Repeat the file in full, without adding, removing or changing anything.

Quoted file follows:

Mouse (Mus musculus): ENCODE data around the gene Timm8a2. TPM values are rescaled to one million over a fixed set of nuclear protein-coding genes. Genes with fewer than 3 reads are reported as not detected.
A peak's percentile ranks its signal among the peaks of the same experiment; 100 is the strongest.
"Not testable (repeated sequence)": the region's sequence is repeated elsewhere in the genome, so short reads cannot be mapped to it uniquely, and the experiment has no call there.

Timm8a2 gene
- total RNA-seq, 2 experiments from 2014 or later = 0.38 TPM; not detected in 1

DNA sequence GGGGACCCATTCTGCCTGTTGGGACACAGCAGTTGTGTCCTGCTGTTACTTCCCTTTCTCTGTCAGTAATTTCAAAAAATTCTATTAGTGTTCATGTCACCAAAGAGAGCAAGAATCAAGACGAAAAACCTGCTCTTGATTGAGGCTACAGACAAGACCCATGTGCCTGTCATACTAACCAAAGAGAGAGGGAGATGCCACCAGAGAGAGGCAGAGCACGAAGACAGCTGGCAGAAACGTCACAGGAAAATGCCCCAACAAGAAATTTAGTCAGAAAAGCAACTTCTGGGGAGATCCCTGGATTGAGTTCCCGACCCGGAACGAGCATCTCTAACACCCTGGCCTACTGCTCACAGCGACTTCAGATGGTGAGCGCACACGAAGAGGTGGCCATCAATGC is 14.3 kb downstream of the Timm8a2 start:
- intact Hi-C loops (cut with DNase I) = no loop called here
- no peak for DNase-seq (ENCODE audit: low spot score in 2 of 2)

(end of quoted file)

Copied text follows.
Mouse (Mus musculus): ENCODE data around the gene Timm8a2. TPM values are rescaled to one million over a fixed set of nuclear protein-coding genes. Genes with fewer than 3 reads are reported as not detected.
A peak's percentile ranks its signal among the peaks of the same experiment; 100 is the strongest.
"Not testable (repeated sequence)": the region's sequence is repeated elsewhere in the genome, so short reads cannot be mapped to it uniquely, and the experiment has no call there.

Timm8a2 gene
- total RNA-seq, 2 experiments from 2014 or later = 0.38 TPM; not detected in 1

DNA sequence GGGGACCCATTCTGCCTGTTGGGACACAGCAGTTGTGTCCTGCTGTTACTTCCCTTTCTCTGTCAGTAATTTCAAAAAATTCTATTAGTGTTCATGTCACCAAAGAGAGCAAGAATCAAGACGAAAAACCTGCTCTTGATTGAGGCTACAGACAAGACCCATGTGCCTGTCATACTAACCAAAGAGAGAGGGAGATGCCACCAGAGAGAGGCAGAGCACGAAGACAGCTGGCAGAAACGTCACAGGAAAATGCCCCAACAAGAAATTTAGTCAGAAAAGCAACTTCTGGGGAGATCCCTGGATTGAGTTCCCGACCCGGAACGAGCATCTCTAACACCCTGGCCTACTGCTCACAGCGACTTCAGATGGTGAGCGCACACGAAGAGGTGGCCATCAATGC is 14.3 kb downstream of the Timm8a2 start:
- intact Hi-C loops (cut with DNase I) = no loop called here
- no peak for DNase-seq (ENCODE audit: low spot score in 2 of 2)